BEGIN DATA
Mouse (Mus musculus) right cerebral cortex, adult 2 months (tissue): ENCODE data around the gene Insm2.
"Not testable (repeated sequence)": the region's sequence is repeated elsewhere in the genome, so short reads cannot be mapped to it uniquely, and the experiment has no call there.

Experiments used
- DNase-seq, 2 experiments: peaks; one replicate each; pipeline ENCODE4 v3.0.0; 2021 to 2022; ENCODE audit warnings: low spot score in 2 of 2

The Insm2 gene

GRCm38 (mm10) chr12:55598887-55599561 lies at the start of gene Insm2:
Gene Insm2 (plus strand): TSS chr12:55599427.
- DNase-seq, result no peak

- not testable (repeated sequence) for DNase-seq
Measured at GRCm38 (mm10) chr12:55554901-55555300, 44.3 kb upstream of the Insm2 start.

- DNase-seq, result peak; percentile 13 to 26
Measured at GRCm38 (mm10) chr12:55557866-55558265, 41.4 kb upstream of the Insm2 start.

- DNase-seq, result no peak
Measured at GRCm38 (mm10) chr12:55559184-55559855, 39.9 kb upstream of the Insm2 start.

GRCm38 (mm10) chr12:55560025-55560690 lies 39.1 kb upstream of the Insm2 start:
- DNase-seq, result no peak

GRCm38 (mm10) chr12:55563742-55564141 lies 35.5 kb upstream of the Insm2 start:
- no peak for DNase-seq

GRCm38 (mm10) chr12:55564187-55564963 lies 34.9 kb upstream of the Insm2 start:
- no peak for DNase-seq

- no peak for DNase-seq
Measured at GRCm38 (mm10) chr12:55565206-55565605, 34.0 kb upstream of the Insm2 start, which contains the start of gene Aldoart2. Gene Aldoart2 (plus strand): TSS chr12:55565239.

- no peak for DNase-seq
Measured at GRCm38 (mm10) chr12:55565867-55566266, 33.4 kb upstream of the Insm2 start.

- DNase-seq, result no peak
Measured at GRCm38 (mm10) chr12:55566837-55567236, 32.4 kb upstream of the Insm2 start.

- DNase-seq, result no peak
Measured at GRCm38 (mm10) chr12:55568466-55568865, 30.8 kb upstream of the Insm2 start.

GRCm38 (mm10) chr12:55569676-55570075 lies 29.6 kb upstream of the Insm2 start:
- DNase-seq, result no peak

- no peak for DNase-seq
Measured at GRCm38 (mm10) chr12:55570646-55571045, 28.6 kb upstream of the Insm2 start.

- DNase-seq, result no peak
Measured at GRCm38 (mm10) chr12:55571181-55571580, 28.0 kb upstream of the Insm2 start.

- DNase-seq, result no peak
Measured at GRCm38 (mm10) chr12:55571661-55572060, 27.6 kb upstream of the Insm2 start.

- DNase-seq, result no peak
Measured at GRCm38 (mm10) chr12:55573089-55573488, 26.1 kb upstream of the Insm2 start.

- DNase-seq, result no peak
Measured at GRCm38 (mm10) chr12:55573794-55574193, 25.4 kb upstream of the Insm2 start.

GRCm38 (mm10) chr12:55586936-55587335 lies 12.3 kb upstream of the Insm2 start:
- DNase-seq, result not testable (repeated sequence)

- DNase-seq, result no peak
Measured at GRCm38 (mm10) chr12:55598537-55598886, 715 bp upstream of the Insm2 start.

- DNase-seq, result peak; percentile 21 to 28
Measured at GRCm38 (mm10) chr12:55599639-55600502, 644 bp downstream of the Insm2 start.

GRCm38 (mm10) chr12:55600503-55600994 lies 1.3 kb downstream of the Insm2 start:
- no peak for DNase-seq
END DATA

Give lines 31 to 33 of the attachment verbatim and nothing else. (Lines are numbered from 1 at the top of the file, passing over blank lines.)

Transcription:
- no peak for DNase-seq
Measured at GRCm38 (mm10) chr12:55570646-55571045, 28.6 kb upstream of the Insm2 start.

- DNase-seq, result no peak